It’s been an interesting week and a half. School starts this Tuesday, but I didn’t have a job lined up yet as of ten days ago (and the spousal unit was getting worried about that fact). The septic system had a pump die, needing replacement. And Sasquan, the World Science Fiction Convention that was being held in Spokane this year was fast approaching. The latter normally wouldn’t mean much, except that this year I had been nominated for the John W. Campbell award for best new SF writer, and my publisher had encouraged me to go.
I was gluing the PVC pipe in the septic together when the phone rang with a call from a principal asking if I could come in for an interview the following morning. I could. So in about 36 hours I went from septic-tank diving and unemployed to employed and attending an international award convention as a nominee. Upon coming back, the specifics of the job have changed, so now (30 Aug 2015) I’m both a part-time long term sub and a part-time regular employee of the school district, both as a teacher.
Yes, it is indeed a strange world I live in.
So, about Sasquan and the Hugo (and Campbell-not-a-Hugo) awards….
I wasn’t sure what to expect. I certainly didn’t expect being totally ignored, but that’s largely what happened. No offers of being on panels. No interviews. Nobody to introduce me. No packet available that was supposed to be ready for me. No open attacks on me. No large shows of support for the puppies. (Some background on the puppies here: http://sfauthor.net/burning-down-the-house/ ; I was a “rabid puppy” nominee. Five second recap: the insiders worked the nominations and voting in back rooms and parties for years, and didn’t like it when an outsider did the same thing, out in the open, and better, shutting them out of a lock on the awards). Normally new writers are loaded up with panels and shown around and introduced to folks. For me and most of the non-TOR-books nominees? Nothing. So I wandered around, watched, listened, talked to a lot of “average SF con attendees.” They were mostly nice, and most knew little or nothing about the whole puppies thing. Most who knew something had a warped left-wing version of events in their heads. I managed to line up 3 interviews of my own by walking down to the press room and asking “want to interview a rabid puppy?” including one with Amy Wallace of Wired (http://www.wired.com/2015/08/won-science-fictions-hugo-awards-matters/ ) who talked to me for 20 or 25 minutes, but didn’t use any of it (flatly contradicted what I said, in fact, perhaps because I was recording the interview, too, so she could not out-of-context sound-bite me).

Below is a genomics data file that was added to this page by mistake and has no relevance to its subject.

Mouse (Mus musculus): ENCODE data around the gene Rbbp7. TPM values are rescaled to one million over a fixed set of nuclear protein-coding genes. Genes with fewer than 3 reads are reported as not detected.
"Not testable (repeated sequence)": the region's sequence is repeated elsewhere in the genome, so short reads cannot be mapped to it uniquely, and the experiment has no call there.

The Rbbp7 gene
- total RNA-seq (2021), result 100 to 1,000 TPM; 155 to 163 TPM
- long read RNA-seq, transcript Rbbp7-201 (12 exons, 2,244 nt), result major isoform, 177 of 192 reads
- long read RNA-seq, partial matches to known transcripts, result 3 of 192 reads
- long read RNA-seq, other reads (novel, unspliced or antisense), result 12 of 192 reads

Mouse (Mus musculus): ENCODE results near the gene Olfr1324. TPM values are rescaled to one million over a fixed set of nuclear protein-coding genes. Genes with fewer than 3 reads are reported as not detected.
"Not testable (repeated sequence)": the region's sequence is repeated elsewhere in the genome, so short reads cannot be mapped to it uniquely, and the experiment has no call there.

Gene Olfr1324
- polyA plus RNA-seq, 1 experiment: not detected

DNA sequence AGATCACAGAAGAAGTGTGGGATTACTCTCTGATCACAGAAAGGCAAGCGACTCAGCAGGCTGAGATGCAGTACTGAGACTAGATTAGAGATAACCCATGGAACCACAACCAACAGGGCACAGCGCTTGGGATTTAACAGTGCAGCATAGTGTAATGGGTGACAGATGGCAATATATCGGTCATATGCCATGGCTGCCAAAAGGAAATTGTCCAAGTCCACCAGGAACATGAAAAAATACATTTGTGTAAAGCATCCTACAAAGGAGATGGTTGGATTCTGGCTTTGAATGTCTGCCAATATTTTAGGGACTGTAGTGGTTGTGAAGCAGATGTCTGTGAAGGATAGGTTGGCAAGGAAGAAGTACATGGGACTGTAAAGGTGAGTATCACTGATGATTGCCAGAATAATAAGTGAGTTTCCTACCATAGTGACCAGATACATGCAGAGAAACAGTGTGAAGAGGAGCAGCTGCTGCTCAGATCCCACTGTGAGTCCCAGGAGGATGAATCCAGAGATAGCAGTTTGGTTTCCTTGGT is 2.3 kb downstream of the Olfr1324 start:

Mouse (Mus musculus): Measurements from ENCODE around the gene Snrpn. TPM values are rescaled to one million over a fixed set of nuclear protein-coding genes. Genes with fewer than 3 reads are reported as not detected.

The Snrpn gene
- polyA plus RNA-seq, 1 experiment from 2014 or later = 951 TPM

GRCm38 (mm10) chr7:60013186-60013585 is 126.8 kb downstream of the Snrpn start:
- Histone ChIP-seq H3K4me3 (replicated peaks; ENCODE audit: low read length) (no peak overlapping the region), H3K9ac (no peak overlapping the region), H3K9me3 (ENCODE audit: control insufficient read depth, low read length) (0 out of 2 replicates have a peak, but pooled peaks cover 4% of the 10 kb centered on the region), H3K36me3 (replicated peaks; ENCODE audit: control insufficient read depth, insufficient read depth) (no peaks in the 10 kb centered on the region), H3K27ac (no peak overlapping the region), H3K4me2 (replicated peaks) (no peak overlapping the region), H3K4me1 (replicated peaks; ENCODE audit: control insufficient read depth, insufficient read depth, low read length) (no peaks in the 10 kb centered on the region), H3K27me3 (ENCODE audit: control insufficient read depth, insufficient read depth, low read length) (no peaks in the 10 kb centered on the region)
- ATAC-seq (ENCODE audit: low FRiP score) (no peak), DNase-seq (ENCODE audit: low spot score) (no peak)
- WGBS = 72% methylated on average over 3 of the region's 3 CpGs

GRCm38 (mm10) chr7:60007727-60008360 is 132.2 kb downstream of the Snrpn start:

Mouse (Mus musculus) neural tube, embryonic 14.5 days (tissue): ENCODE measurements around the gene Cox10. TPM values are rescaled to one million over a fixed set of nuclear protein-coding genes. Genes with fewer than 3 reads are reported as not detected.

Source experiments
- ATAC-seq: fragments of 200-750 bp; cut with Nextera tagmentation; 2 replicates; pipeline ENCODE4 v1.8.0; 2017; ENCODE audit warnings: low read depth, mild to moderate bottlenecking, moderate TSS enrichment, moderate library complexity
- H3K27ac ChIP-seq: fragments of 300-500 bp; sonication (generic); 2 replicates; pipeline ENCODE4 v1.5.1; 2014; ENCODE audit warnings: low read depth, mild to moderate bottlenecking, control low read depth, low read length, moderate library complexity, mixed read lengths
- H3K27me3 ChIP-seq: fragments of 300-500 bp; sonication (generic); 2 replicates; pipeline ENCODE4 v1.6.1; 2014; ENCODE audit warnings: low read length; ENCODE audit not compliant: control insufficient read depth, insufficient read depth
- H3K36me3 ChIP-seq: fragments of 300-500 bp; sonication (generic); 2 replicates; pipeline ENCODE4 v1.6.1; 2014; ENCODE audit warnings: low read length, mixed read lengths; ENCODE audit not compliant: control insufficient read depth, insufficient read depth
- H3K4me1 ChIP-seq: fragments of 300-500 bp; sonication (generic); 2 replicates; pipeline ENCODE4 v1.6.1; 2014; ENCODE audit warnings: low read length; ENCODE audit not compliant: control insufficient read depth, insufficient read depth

Generally, the CHORFs (Cliquish, Holier-than-thou, Obnoxious, Reactionary, Fanatics) behaved like HS girls having a hissy-fit that none of their cheer-leader friends got on the Prom Queen ballot, so they got the prom canceled rather than see one of the great unwashed wear the tiara.
There were several good post-voting analysis posts around the blogs, like https://chaoshorizon.wordpress.com/2015/08/25/2015-hugo-analysis-best-novel/ and the total results are here http://www.thehugoawards.org/content/pdf/2015HugoStatistics.pdf for the number-crunchers out there.
After all was said and done, I walked away with a number of pleasant interactions, a spiffy “Campbell nominee” pin https://fontfolly.files.wordpress.com/2015/07/campbellpin_cropped.jpg , 68 votes (out of 3859 cast for the Campbell, my write-up here http://www.thestarscameback.com/?p=663 ), and a lot of first-hand knowledge of what sort of people are the inside crowd of WorldCon. I met John C. Wright (http://www.scifiwright.com/ , and a fascinating post-Hugo podcast with him here http://superversivesf.com/2015/08/30/superversive-sf-post-hugo-livestream/ ), Quizzer and Codex (https://tempestinateardrop.wordpress.com/ , who it turns out live fifteen minutes from me), Ken Burnside of Ad Astra Games ( http://www.adastragames.com/ ), and more.
I would have liked to meet more non-SJWs, gunnies, or neutral locals, but I think that after all was said and done it was worthwhile and educational.